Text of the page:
muppet (ˈmʌpɪt) — n slang a stupid person
Is that also the case in American slang?
In American English, 'muppet', capitalized or not, has no meaning other than being characterized by the Jim Henson branded characters. The idea of it being a 'stupid person' is unknown. Some of the Muppet characters are slow, others are bright, others have other personality traits.
To call someone in the US a muppet would only make one wonder, 'Which one? Miss Piggy? Fozzy? Beaker?'
They are genuinely going to march with Muppets (capitalised and trademarked) to protest the cutting of funding for PBS (who hosts Sesame Street)
A grassroots protest to save PBS funding, dubbed the Million Muppet March, is scheduled for Saturday, Nov. 3 -- three days before the presidential election -- at the National Mall.
Mitt Romney's threats during the first presidential debate to cut federal subsidies for PBS galvanized support for the "Sesame Street" network -- including Michael Bellavia and Chris Mecham.
Trademark (U.S.) Sept. 26, 1972, claiming use from 1971, but in print from Sept. 1970. Name coined by creator Jim Henson (1936-1990), who said, despite the resemblance to marionette and puppet (they have qualities of both), it has no etymology; he just liked the sound.
As for the question about the slang, I would think calling someone a muppet will be negative in any language, denoting a person with someone else's hand up inside making them do their bidding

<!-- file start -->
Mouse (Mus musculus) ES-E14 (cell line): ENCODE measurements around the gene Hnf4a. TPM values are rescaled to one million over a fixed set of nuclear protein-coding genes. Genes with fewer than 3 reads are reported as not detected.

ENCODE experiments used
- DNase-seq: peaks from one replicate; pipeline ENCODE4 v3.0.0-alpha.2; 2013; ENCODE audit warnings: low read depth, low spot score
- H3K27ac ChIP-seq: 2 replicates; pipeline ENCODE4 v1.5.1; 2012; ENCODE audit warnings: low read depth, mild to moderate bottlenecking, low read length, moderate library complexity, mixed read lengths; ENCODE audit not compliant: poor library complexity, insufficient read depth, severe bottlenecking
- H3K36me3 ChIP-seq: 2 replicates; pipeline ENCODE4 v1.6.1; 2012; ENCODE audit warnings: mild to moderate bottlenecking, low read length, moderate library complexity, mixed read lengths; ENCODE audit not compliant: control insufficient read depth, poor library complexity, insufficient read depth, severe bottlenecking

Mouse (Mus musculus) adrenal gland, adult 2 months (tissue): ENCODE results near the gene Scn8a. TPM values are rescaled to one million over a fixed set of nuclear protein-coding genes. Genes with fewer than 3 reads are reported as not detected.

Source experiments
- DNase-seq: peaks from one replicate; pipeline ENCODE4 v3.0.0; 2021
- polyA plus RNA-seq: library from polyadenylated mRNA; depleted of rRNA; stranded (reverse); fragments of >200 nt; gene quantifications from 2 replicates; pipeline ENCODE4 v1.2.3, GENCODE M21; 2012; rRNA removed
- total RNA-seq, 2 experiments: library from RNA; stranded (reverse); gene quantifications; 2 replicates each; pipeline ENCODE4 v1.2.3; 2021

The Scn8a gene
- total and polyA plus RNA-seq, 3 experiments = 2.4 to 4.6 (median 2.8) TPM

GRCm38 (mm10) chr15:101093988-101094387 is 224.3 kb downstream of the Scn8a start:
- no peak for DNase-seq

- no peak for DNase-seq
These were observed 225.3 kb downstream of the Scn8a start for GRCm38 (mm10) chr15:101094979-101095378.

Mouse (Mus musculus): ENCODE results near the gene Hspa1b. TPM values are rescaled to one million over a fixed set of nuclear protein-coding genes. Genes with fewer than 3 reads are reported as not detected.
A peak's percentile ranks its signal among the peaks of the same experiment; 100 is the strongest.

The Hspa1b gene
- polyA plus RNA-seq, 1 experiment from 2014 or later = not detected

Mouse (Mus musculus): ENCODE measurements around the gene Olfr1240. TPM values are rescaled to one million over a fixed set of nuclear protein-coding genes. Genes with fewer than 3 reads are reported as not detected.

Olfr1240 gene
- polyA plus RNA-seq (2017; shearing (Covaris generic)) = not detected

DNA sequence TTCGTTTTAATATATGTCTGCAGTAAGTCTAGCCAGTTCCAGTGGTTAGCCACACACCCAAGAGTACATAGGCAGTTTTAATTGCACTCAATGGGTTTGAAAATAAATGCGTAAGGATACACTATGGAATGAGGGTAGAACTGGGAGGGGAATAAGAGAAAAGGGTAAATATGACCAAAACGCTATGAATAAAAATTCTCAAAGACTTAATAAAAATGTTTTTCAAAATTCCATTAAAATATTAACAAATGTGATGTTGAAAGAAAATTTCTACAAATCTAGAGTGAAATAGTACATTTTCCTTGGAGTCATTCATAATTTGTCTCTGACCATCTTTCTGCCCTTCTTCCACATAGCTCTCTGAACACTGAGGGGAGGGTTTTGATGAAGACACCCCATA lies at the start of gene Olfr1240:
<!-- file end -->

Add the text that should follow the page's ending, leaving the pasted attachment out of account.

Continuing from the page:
A person who is ignorant and generally has no idea about anything.
As a dual citizen of both countries I can say beyond a doubt there is no American equivalent of the British slang word muppet. Same goes for plonker, wally, jesse and many many more. The British are very creative.
For an example of the British usage of "muppet", see the film Lock, Stock and Two Smoking Barrels, in which the character "Hatchet" Harry Lonsdale (played by P.H. Moriarty) remarks, "I don't care who you use as long as they're not complete muppets".
"Moppet" is an alternative spelling for "Poppet" (see the Wikipedia article on Poppet) and has nothing to do with "muppet". If a chap calls his girlfriend a poppet he will probably be in her good books; if he calls her a muppet he will regret it.
'Million Muppet March' Planned To Defend PBS After Romney Big Bird Comments
Plans to save Big Bird, the fuzzy yellow character on U.S. public television's "Sesame Street," from possible extinction are taking shape in the form of a puppet-based protest next month dubbed the "Million Muppet March."
The context explains the use of the term Muppet here.
The term Muppet was invented by Jim Henson at the beginning of his career to describe his puppet act. It is sometimes claimed, and refuted, that Henson created the term as a combination of the words marionette and puppet. Henson used the Muppet name to define the characters in his productions, and to distinguish his act from those of other puppeteers.
In the U.S., the term "muppet" is also used in the financial product sales industry (read: stock brokers) to refer to a "mark"; a ignorant individual who can be easily exploited.